Resentment and Statistics


In last Sunday’s Oshkosh Northwestern, Andrew Austin, an associate professor and chair of the Democracy and Justice Studies department at UW Green Bay, wrote a spot-on commentary concerning Governor Scott Walker’s misleading use of statistics as he continues to demean the state’s university system-

His office shared with the media that UW-Green Bay full professors (the highest teaching rank attainable in higher education and a small proportion of the faculty) averaged $70,700 in salaries in the 2013-14 academic year, a figure he contrasts with the average annual pay for all workers in Brown County, which was, according to Walker, $44,894 in 2014 (roughly a third of the governor’s salary).

Walker is cherry-picking the highest rank of professor — full professor — and comparing it to the average for all workers, professional and non-professional, regardless of rank, an average that includes workers at McDonald’s, Walmart, and Family Dollar (who, I hasten to add, are underpaid).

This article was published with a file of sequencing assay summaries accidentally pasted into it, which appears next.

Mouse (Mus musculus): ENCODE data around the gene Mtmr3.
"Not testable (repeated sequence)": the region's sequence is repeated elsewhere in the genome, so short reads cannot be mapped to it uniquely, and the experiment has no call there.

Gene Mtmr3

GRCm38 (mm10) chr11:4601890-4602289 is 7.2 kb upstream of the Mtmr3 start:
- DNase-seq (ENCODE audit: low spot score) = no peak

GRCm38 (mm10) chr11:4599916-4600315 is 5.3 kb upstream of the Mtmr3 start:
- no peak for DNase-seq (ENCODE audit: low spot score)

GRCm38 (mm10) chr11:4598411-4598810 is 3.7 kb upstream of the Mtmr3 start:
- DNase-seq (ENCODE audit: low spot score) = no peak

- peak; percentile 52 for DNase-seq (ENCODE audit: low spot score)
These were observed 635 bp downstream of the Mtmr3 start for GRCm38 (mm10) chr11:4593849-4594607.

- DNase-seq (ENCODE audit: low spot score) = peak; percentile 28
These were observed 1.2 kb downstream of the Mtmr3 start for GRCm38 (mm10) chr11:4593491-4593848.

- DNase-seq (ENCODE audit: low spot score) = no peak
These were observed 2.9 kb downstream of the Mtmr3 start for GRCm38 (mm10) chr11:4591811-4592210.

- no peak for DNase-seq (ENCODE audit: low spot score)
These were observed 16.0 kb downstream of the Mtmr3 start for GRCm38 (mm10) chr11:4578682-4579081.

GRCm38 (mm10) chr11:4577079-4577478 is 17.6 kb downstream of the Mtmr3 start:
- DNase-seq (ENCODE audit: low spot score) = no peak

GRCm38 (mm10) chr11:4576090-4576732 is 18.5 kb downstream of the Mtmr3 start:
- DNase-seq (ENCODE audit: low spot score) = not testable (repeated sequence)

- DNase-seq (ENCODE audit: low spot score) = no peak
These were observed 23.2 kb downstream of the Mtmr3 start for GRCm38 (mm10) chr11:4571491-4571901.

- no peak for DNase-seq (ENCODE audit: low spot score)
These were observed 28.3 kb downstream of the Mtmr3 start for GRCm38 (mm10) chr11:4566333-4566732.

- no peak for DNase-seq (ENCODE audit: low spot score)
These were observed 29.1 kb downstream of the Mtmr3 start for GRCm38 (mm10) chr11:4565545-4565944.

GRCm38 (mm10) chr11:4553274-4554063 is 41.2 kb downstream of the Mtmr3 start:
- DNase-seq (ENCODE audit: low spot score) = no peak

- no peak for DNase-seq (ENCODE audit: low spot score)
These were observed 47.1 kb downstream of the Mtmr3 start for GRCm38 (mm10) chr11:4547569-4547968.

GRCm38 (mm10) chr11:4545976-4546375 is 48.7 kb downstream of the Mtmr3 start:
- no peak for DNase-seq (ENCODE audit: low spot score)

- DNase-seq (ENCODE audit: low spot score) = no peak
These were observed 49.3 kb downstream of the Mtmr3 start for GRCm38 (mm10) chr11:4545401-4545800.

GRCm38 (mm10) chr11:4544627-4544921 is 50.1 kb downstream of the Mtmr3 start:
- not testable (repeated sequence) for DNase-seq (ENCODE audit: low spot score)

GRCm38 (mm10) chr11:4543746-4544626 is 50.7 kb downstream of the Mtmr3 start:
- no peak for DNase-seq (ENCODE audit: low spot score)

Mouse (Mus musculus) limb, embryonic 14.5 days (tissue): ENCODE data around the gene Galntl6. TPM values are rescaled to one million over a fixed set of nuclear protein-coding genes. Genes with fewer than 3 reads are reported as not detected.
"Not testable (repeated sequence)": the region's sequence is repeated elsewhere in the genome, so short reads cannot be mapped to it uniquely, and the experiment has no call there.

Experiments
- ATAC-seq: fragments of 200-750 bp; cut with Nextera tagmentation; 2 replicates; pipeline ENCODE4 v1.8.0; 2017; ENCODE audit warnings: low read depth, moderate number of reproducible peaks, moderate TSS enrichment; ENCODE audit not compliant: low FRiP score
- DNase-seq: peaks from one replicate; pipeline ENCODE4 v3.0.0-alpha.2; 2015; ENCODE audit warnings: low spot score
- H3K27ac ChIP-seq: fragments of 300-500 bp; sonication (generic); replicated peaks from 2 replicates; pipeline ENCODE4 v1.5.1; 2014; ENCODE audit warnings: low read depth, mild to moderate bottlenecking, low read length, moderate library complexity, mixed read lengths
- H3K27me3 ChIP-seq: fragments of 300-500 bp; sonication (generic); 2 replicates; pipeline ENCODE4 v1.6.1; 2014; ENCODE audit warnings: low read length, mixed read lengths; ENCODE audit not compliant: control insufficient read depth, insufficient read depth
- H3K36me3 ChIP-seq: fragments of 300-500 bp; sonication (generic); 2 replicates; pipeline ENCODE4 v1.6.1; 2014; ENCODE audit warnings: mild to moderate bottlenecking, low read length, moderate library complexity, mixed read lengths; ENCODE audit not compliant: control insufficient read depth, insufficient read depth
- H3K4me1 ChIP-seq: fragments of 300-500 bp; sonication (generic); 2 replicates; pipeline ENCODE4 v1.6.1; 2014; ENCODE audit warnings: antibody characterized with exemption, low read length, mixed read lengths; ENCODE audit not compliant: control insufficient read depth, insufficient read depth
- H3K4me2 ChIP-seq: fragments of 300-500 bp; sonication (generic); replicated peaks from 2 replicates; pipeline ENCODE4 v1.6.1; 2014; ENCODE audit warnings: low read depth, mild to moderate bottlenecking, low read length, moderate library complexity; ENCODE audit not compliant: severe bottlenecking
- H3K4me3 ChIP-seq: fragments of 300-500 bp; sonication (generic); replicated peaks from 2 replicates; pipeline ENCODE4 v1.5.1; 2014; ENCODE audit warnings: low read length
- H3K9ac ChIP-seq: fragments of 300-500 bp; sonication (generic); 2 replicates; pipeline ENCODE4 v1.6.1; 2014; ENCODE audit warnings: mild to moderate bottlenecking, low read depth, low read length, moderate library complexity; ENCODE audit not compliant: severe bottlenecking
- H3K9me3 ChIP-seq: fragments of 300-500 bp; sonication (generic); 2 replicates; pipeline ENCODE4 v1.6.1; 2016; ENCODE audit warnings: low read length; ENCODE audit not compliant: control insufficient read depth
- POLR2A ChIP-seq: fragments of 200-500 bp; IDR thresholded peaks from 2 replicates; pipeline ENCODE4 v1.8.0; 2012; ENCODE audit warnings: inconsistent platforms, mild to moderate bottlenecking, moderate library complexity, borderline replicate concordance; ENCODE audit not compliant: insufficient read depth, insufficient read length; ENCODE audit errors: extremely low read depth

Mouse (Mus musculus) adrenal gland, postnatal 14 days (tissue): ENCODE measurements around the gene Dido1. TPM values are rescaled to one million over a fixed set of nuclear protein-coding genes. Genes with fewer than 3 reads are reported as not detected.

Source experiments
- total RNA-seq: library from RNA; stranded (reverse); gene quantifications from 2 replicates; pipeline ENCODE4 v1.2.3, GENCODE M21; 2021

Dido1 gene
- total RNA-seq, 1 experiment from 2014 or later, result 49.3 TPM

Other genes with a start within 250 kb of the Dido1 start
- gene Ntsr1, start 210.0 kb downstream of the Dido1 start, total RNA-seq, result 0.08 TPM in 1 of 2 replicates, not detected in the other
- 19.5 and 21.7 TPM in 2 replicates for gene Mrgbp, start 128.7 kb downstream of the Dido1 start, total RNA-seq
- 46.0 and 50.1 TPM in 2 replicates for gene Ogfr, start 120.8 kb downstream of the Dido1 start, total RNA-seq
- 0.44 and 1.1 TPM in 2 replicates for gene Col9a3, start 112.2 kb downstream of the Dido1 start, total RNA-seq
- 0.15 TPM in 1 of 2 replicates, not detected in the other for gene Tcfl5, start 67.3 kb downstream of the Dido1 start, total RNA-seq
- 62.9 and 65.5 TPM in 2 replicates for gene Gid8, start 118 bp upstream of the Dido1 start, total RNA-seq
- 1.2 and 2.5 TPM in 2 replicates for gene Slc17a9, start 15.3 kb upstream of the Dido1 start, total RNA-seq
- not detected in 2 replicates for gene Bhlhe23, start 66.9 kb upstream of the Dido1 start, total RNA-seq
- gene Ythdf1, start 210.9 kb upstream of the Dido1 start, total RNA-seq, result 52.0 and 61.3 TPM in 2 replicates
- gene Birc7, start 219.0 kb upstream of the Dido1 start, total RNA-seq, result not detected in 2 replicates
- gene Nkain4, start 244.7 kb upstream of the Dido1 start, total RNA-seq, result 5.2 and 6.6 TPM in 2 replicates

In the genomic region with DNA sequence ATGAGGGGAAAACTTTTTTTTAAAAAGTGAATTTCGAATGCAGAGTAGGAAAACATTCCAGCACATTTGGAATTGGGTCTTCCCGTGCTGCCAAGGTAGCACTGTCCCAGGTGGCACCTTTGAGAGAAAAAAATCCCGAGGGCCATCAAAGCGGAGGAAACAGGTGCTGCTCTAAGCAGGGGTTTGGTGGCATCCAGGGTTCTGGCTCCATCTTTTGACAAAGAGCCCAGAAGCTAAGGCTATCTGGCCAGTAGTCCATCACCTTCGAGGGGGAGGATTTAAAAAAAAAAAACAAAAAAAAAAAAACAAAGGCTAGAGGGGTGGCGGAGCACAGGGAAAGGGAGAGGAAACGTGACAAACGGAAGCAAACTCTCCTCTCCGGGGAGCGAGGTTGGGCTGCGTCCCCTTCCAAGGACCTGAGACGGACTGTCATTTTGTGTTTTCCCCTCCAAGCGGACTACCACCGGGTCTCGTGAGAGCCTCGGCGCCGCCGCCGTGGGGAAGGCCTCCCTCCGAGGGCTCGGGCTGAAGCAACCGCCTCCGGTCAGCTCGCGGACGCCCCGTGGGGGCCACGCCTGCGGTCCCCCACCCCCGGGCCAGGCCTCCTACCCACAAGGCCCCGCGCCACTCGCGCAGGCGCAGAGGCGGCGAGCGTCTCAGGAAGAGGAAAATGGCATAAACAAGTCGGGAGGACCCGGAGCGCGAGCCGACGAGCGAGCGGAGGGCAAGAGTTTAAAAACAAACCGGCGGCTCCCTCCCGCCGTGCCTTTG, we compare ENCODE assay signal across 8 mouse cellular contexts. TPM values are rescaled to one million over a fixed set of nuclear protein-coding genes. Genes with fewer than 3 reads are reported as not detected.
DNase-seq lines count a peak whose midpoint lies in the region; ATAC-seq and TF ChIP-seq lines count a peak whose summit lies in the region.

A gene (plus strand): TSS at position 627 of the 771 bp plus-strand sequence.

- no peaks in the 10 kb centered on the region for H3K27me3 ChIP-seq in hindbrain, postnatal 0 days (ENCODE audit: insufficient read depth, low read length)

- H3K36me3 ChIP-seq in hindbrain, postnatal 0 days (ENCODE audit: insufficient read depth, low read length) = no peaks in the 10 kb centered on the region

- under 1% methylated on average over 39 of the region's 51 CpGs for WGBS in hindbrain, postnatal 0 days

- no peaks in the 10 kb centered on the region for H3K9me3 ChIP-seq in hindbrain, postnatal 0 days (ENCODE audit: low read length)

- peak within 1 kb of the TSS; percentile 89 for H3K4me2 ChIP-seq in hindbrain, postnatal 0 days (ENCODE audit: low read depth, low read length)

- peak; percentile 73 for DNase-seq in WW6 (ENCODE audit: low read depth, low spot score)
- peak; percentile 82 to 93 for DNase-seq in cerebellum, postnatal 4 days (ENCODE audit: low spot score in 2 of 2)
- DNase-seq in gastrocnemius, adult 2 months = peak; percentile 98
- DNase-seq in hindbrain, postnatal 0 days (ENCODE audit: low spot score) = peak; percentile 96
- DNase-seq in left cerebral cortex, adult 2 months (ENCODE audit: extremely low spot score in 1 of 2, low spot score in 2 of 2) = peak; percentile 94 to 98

Comparing apples to apples, that is professionals to professionals, the median salary for full-time tenured and tenured-track faculty at UW-Green Bay in 2015-16 (most of whom hold a doctorate) was $57,259. According to the U.S. Census Bureau, the 2014 median earnings for workers in Brown County who have a graduate or professional degree is $61,092.

Has Walker complained about the salaries of other professionals? Has he railed against physicians (who make a good deal more than professors)? What is it about teachers that riles the governor?

In addition to noting Walker’s cherry-picking of the data, Austin astutely battles averages with medians, since averages are highly unreliable indicators of general trends. Consider 10 people in a bar, each making $50,000 a year. In walks Donald Trump, whose annual income in a good year has been estimated to be around $362,000,000. Now, if you wanted to know in general how most people in the bar were doing, financially speaking, it would be far less misleading to say that they tend to be earning $50,000, the median, than to say that they tend to be earning a whopping $32,954,545, the average. A few highly paid academic “stars” can similarly skew average salary data. But Walker’s office clearly isn’t concerned with misleading the citizenry.